Tuesday, July 12, 2022
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Acimall appoints new board members for the 2022-2025 term, with president Luigi De Vito and vice-president Marianna Daschini remaining in charge until next June. The new board members of Acimall includes Giorgio Casati from woodworking machinery manufacturer Casati Macchine; Roberto Ghizzoni from manufacturing company Dierregi; Stefania Maggi from manufacturing company Maggi Technology; and Pierluigi Paoletti from manufacturer Paoletti Energy. The assembly also voted to extend the mandate of board member Aldo Zaffaroni from panel processing company Mario Zaffaroni e Figli.
Outgoing board members include Umberto Pizzi from Pizzi by PGS, and Filippo Pellitteri from TWT. After reaffirming the mission of the association founded back in 1966, De Vito stressed the uniqueness of the events that have occurred in the past few years all over the world, and the issues that remain to be solved in the near future: “The past two years were a turning point also for our association, as we had to leverage all our resources to stay vital and proactive, and to respond effectively to our member companies in a period of great uncertainty.”
But the business has been satisfactory for the past two years as well, with Italian production of woodworking machinery and tools amounting to €2.5 billion, a 36% increase on 2020 and 11% compared to 2019.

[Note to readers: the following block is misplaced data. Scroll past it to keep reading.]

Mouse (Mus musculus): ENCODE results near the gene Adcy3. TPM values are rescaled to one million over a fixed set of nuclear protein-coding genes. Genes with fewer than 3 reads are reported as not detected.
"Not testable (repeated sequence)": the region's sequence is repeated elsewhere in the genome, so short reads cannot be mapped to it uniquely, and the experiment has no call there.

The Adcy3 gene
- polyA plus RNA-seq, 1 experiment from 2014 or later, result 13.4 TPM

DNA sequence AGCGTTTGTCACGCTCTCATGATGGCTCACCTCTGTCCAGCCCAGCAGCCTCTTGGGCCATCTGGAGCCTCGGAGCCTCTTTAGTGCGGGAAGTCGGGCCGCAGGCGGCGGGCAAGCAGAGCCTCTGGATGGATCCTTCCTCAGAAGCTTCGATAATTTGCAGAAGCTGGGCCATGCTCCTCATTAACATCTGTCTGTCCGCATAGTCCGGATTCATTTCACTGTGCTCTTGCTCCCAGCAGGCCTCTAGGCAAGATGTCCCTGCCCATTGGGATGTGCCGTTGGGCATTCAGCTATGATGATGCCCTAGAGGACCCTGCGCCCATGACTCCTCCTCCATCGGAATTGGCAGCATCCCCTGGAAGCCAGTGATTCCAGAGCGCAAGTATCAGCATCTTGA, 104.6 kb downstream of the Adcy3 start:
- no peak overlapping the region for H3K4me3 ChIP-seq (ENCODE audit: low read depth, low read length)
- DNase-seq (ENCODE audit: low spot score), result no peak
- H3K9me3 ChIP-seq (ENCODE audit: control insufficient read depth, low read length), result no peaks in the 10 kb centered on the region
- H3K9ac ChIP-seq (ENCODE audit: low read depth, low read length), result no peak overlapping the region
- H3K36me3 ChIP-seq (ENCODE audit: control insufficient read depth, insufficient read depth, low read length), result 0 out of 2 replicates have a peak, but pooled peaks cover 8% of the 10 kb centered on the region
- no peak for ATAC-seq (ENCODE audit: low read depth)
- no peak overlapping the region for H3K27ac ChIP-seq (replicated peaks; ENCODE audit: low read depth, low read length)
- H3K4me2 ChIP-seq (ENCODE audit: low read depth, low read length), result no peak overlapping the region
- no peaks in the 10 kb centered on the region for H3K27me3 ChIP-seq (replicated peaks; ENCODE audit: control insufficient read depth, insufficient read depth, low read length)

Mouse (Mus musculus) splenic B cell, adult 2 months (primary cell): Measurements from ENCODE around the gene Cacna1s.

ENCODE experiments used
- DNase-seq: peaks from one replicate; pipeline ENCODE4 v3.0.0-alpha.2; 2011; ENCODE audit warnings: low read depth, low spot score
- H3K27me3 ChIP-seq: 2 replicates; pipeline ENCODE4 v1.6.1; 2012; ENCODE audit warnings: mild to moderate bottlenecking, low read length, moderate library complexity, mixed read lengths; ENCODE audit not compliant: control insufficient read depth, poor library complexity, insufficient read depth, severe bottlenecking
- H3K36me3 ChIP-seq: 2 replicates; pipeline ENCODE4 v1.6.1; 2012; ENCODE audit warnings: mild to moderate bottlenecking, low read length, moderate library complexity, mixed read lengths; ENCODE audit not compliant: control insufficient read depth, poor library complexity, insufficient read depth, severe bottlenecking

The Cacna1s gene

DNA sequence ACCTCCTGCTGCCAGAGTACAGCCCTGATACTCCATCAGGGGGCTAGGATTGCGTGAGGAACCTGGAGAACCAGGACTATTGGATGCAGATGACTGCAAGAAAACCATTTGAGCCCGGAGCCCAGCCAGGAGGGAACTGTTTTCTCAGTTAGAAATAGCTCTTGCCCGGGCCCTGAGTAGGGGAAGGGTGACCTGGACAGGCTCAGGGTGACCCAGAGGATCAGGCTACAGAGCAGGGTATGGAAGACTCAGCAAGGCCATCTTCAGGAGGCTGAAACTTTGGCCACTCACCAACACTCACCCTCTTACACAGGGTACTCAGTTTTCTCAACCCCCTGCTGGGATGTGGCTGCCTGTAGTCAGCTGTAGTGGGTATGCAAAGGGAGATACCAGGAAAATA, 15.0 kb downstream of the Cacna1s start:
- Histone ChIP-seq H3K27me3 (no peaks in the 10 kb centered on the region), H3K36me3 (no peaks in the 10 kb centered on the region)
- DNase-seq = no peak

Exports also increased to €1.7bn, up 30% compared to 2020 and 10% versus 2019, and domestic sales amounted to €790 million, a 52% growth versus 2020 and 15% over 2019. Imports also expanded to €244m, a 59% increase compared to 2020 and 21% than in 2019.
“The growth we are seeing now is not only driven by incentives, which have substantially caused a concentration of investment decisions within a shorter time frame; expansion is also resulting from a structural rally that has taken the market back to its standard development lines,” said De Vito.
“Looking at headline news, we can say that the Russia-Ukraine crisis has so far had a limited impact on our export. Russia, Ukraine and Belarus together account for a significant share of Italian export in our industry, approximately 5% of total export. However, such export seems to continue, despite a significant reduction due to the current embargo that has been gradually expanded with the adoption of progressive sanctions.”